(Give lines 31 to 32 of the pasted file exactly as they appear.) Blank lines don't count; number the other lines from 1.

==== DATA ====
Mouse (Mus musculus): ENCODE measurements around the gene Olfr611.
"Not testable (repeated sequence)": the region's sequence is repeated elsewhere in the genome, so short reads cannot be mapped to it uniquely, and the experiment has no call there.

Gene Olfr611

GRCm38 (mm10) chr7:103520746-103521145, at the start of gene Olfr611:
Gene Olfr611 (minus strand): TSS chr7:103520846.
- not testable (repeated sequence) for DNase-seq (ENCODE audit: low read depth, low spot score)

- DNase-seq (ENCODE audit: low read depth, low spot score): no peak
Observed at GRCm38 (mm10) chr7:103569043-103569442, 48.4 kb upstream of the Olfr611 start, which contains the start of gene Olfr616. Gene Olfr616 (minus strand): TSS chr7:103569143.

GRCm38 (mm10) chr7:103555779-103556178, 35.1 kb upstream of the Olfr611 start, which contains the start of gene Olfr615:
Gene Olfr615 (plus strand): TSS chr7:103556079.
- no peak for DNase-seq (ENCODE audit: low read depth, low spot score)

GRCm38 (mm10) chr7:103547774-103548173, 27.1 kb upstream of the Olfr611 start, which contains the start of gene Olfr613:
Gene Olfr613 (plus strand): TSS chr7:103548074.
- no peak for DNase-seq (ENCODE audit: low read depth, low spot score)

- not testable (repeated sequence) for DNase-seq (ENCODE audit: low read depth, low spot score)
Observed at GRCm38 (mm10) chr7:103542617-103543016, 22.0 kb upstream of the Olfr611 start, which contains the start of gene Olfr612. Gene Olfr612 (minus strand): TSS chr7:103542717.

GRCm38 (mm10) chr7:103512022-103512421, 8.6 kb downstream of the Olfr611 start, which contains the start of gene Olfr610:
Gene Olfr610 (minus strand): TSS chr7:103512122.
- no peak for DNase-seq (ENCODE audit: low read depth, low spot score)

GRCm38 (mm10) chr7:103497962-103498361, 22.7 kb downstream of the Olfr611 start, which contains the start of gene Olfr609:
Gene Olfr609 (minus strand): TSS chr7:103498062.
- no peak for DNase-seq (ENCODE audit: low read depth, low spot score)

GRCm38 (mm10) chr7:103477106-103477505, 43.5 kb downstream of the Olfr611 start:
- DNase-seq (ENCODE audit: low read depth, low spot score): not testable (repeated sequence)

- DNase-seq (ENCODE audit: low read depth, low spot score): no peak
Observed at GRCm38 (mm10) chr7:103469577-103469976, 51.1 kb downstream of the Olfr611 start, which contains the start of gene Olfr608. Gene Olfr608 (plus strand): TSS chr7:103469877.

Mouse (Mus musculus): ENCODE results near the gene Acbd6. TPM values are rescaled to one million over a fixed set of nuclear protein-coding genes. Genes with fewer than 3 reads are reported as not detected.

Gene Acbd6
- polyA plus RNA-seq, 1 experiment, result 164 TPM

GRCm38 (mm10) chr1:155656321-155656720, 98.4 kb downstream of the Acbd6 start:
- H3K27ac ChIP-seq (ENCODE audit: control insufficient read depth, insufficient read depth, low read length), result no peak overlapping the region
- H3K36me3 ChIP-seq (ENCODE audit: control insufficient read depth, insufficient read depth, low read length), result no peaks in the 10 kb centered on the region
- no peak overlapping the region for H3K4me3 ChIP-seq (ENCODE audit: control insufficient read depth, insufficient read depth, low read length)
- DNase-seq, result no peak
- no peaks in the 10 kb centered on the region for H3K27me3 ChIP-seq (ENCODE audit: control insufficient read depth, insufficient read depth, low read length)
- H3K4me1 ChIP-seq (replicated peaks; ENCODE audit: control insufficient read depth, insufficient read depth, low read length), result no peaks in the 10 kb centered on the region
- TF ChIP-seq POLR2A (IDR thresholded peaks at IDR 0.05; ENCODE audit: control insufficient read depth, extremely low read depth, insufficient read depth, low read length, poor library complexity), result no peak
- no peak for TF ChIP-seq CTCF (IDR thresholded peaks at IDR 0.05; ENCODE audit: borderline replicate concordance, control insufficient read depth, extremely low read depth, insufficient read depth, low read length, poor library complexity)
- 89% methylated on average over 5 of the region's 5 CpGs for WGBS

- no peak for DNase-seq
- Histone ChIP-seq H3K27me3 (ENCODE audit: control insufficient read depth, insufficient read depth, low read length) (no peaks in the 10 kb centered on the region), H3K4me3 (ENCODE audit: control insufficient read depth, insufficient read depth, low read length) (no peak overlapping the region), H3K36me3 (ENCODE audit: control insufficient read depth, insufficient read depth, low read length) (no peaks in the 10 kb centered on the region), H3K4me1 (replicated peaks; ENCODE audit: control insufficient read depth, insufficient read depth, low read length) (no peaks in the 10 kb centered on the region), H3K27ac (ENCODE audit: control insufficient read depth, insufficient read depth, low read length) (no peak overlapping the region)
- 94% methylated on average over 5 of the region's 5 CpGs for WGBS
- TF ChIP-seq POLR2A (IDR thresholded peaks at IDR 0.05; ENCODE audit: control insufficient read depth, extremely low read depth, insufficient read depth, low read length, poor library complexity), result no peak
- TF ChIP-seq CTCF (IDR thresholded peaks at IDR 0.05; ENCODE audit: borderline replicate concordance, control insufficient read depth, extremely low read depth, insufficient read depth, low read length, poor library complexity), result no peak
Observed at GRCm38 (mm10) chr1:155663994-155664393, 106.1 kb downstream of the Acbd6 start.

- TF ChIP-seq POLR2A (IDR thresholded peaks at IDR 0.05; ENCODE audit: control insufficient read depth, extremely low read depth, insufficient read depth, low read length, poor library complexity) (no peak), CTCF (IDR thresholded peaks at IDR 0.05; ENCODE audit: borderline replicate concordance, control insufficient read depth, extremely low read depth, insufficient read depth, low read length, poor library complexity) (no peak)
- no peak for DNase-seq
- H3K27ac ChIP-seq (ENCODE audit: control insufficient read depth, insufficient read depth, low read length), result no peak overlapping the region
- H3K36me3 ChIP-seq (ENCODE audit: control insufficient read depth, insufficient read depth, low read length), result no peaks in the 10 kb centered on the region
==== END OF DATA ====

- H3K27ac ChIP-seq (ENCODE audit: control insufficient read depth, insufficient read depth, low read length), result no peak overlapping the region
- H3K36me3 ChIP-seq (ENCODE audit: control insufficient read depth, insufficient read depth, low read length), result no peaks in the 10 kb centered on the region